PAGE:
- Declarative syntax — This means that all you will have to do is tell the UI what you would like it to do. For example, you can write that you want several text fields and then enter all of the details, such as the font and alignment of each field.
Disadvantages of SwiftUI
Let’s talk about negative things, things that argue against the adoption of SwiftUI in your next project.
Limitations on iOS
If your project needs to run on older devices or support an operating system version of iOS 12 and lower, you can’t use SwiftUI.
Lack of Support
We must find a solution for a problem by searching the internet. Stack Overflow is a common source for results.
However, that’s only the truth for UIKit. SwiftUI is only two years out and not widely used by companies in production. Therein lies the danger, that you will be the first one who struggles with the problem at hand.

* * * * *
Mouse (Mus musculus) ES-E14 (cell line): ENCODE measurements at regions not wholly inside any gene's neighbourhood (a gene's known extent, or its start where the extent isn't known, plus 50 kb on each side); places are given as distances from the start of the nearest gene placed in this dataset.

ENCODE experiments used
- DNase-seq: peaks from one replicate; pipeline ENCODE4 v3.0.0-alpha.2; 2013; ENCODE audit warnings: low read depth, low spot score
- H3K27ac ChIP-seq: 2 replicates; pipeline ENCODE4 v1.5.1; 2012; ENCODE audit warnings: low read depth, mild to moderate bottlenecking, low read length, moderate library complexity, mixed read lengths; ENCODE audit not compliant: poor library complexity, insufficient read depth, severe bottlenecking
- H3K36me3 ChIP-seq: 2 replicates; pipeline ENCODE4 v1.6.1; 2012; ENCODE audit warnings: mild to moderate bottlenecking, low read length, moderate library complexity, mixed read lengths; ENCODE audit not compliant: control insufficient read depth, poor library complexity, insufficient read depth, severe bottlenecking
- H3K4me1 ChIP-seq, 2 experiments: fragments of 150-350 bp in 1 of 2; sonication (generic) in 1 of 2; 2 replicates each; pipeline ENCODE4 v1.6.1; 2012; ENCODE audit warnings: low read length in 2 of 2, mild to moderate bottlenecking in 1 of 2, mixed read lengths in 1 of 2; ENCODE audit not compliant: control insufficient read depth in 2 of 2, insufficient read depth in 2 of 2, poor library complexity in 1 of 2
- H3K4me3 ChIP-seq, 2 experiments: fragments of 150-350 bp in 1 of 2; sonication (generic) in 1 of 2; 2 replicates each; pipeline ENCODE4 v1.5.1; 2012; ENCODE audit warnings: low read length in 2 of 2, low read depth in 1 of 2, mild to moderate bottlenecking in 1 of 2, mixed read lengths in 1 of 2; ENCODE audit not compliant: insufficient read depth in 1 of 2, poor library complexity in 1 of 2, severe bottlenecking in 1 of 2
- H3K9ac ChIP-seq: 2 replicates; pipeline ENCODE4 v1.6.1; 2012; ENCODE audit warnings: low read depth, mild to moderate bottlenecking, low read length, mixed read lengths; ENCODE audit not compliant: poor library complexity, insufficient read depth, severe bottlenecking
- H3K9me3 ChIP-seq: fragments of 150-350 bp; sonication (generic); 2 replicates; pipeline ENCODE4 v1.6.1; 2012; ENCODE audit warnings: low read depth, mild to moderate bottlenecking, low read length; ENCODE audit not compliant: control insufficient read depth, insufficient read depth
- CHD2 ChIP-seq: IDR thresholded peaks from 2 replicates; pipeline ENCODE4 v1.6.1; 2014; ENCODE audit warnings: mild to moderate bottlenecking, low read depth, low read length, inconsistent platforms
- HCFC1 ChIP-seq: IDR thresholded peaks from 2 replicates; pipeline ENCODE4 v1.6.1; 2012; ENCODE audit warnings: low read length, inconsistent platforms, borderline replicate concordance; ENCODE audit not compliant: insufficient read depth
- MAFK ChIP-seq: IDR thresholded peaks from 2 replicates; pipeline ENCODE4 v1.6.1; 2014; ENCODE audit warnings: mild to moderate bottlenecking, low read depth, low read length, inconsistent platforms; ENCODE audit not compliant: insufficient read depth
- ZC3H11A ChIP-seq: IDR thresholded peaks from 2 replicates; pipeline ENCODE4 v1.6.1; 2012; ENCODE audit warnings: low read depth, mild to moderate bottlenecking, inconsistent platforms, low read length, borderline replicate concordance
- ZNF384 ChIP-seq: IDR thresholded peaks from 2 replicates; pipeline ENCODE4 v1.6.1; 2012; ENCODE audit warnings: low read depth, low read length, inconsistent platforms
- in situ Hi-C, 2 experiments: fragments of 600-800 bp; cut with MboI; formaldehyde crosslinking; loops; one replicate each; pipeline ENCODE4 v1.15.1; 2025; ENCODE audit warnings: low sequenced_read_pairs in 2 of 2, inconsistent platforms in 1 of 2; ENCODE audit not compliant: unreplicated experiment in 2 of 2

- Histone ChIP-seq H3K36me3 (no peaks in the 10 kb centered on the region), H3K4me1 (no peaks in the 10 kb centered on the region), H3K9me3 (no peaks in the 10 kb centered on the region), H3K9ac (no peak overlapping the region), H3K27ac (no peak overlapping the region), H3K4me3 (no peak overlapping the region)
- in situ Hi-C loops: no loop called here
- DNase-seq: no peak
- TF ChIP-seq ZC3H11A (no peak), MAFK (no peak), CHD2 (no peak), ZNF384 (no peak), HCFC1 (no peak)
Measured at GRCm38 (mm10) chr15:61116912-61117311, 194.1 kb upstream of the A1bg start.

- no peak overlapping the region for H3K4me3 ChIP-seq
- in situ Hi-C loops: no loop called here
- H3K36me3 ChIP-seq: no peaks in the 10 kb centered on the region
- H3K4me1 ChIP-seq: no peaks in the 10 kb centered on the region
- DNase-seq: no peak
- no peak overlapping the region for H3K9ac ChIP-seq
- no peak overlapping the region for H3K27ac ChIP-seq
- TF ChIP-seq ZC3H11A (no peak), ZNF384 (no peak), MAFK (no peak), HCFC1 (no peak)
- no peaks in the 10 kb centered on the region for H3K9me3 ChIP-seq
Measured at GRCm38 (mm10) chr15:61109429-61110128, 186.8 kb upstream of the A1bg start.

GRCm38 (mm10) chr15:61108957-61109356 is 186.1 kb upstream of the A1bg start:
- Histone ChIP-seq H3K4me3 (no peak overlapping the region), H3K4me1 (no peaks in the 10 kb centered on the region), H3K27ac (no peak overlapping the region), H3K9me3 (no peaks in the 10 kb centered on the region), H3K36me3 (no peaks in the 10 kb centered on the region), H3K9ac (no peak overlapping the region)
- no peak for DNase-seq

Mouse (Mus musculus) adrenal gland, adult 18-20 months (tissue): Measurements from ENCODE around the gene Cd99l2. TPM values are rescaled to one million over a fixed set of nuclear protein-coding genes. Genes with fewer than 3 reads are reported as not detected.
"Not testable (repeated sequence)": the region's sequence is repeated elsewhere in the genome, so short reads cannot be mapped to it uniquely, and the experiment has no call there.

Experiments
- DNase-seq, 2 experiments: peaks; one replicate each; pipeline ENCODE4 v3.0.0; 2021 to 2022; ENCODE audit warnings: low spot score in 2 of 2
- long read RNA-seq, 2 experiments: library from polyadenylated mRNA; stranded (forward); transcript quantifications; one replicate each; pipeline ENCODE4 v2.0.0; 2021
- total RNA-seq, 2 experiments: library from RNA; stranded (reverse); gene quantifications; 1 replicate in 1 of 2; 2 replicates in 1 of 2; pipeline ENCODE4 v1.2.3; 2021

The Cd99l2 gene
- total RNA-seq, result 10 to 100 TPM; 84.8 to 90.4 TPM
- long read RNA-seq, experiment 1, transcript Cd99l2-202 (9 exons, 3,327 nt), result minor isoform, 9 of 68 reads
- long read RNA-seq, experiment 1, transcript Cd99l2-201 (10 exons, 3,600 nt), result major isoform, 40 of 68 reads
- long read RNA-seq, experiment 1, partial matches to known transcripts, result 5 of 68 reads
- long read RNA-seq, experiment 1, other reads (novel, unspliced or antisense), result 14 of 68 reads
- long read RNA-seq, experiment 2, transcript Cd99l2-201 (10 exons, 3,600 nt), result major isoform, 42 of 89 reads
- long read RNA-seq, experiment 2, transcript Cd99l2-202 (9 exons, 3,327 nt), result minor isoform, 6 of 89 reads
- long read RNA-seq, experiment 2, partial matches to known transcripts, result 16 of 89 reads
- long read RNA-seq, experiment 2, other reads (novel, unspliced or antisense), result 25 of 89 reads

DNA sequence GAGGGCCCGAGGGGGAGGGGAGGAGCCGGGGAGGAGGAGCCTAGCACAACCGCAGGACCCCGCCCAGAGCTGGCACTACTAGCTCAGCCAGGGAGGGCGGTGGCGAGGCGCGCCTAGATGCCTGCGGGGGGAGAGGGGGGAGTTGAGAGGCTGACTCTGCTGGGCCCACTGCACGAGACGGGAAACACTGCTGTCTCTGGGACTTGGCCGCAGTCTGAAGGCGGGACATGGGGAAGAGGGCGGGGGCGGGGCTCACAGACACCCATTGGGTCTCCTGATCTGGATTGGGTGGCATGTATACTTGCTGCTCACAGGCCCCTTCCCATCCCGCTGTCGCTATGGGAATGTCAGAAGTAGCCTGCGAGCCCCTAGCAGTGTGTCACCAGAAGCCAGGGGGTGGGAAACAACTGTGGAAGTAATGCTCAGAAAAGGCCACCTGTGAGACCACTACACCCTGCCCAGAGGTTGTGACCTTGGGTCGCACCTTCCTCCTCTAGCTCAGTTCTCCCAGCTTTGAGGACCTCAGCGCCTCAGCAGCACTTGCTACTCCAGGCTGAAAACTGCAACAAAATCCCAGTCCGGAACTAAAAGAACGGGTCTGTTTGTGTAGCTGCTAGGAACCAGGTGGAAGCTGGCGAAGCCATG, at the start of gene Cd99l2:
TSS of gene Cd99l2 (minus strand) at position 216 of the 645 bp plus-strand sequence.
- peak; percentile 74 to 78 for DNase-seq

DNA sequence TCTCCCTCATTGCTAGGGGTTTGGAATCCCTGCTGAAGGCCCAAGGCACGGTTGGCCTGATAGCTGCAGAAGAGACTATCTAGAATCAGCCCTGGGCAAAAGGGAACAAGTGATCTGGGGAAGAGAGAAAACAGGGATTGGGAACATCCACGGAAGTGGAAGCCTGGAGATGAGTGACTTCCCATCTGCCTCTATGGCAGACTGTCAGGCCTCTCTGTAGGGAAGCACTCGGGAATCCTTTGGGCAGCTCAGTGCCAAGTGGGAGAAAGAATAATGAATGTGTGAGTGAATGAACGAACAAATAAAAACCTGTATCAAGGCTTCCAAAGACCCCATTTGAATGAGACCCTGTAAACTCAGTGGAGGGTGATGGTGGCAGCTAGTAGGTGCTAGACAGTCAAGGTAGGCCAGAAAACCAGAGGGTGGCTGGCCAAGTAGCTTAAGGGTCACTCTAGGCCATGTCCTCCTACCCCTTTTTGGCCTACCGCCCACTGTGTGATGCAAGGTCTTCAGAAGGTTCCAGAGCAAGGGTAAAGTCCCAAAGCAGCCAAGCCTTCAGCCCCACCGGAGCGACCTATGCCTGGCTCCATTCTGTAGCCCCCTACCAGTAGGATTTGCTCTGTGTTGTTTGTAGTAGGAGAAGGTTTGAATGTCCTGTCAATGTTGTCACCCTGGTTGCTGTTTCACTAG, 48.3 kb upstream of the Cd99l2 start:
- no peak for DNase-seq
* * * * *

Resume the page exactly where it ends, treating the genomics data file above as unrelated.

It will take more time because you are not that familiar with the toolkit. SwiftUI is very easy to get started with. However, you may have years of knowledge in UIKit, and this includes common bugs and gotchas, how to use the controls, delegates, testing, and shortcuts. You won’t move at as fast as what you are used to.
Limitations of Feature and Functionality
There are some features that are only available in UIKit so far. The last welcome additions to SwiftUI in iOS 14 include lazy stacks, a grid (like UIKit’s
CollectionView), along with many other features like adding a video player or map to your SwiftUI view.
However, there are still missing pieces to make SwiftUI able to completely replace UIKit’s
ViewControllers in your apps. There is no support for WebKit or for adding a text field to an alert.
It doesn’t allow you to examine the view hierarchy in Xcode Previews.